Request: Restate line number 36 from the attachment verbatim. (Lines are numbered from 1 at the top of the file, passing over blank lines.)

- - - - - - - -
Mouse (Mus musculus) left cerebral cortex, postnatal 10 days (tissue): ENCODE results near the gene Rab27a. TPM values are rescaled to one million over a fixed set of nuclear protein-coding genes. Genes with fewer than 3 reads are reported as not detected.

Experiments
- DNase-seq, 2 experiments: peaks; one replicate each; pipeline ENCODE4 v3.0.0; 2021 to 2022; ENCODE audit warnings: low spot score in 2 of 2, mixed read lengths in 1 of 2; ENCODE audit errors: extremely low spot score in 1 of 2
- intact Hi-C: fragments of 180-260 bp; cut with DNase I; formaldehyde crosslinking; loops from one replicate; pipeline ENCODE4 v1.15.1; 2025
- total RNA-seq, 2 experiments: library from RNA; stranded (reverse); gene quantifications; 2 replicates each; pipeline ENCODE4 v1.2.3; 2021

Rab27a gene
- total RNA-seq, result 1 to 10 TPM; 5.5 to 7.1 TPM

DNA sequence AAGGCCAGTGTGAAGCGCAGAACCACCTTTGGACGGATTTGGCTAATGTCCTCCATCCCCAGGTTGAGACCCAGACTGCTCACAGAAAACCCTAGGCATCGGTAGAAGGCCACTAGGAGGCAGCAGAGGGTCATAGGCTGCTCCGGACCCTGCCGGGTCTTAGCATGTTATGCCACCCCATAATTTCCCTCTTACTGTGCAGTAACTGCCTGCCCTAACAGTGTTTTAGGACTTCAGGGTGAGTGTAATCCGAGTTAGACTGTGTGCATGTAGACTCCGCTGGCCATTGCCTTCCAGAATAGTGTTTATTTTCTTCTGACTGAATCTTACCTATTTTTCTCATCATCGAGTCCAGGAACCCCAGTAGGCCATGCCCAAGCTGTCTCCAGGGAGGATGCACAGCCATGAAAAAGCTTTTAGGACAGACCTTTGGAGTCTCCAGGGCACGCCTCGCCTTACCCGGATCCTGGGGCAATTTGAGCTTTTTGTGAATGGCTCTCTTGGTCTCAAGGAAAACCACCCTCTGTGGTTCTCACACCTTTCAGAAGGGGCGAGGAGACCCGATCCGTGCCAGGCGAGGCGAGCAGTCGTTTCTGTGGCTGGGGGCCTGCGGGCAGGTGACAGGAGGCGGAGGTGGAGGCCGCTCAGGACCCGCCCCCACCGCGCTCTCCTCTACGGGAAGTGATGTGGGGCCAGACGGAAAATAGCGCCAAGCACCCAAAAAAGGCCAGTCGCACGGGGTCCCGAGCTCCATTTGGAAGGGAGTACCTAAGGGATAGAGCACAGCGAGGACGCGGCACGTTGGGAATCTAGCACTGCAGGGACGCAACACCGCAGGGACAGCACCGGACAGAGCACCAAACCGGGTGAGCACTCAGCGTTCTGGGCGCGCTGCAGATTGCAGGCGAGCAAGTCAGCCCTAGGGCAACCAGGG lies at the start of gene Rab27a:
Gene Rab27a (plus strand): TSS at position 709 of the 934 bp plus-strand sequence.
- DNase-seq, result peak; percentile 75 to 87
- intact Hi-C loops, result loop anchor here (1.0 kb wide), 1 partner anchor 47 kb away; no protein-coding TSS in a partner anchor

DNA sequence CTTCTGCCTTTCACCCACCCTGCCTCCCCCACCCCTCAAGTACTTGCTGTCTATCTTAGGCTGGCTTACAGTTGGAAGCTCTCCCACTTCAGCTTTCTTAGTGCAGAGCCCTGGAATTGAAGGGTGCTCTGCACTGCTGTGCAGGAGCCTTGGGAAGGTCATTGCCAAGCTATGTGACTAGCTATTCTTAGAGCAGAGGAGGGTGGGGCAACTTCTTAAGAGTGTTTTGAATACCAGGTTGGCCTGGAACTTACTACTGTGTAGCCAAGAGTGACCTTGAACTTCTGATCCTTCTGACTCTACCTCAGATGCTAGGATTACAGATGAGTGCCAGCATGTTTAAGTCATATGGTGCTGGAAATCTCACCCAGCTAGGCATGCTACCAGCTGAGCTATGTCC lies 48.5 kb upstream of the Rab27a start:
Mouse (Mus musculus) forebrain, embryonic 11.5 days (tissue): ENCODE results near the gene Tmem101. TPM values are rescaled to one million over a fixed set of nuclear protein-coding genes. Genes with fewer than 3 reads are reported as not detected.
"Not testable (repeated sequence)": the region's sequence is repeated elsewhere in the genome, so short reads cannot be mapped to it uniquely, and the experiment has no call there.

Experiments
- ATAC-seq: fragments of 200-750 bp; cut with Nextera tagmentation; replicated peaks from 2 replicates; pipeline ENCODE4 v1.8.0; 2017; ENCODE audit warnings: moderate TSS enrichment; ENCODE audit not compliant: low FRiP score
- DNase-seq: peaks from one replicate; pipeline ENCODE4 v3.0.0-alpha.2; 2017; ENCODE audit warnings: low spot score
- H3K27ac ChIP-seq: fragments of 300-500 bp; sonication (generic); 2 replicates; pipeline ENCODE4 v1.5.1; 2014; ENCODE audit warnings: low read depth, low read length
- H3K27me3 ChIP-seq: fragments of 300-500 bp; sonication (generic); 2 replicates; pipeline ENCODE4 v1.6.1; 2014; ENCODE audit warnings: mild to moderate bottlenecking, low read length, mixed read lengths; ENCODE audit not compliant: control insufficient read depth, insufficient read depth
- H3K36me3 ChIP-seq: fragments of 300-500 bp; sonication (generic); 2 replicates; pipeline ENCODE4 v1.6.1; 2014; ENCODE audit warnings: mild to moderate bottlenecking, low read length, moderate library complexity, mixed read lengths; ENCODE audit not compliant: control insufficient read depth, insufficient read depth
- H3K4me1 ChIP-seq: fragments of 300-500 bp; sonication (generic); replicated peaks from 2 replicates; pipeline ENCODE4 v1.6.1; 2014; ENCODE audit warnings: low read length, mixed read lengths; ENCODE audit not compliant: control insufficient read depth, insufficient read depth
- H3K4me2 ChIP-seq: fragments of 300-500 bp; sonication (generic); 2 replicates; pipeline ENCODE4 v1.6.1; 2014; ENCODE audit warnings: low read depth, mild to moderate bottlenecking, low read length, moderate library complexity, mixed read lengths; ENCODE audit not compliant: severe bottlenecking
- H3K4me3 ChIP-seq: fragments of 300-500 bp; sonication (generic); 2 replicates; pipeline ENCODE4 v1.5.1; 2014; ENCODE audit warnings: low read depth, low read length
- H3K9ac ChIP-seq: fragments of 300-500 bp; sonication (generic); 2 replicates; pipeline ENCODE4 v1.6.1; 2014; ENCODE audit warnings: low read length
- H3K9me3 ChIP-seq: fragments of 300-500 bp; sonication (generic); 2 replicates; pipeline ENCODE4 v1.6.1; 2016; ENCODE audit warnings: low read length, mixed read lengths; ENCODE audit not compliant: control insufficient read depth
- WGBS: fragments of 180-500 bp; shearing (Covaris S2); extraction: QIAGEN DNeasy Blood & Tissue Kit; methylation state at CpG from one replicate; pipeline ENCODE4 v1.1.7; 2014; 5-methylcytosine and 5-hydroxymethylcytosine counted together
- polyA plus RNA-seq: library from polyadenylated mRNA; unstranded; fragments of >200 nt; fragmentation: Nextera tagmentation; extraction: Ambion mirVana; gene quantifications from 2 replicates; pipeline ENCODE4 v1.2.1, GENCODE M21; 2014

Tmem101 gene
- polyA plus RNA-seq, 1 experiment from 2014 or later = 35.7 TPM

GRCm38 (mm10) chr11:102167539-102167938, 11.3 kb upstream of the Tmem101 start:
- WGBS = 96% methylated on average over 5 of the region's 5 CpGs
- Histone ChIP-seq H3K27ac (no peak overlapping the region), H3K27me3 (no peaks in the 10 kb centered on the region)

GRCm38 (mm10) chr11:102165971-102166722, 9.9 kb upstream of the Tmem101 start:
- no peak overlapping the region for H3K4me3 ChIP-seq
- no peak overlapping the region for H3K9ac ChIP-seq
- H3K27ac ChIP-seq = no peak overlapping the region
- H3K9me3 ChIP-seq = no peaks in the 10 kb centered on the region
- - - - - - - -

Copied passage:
- H3K27ac ChIP-seq = no peak overlapping the region